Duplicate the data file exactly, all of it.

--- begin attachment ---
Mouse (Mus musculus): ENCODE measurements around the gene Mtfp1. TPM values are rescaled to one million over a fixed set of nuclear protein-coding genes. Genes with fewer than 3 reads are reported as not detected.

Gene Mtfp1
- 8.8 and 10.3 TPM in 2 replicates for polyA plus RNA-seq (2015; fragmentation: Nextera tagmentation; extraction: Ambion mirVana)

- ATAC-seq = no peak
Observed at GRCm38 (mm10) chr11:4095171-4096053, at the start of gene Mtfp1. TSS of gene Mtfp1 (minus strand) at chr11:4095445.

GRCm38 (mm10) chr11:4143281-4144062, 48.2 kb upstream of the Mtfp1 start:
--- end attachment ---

Mouse (Mus musculus): ENCODE measurements around the gene Mtfp1. TPM values are rescaled to one million over a fixed set of nuclear protein-coding genes. Genes with fewer than 3 reads are reported as not detected.

Gene Mtfp1
- 8.8 and 10.3 TPM in 2 replicates for polyA plus RNA-seq (2015; fragmentation: Nextera tagmentation; extraction: Ambion mirVana)

- ATAC-seq = no peak
Observed at GRCm38 (mm10) chr11:4095171-4096053, at the start of gene Mtfp1. TSS of gene Mtfp1 (minus strand) at chr11:4095445.

GRCm38 (mm10) chr11:4143281-4144062, 48.2 kb upstream of the Mtfp1 start: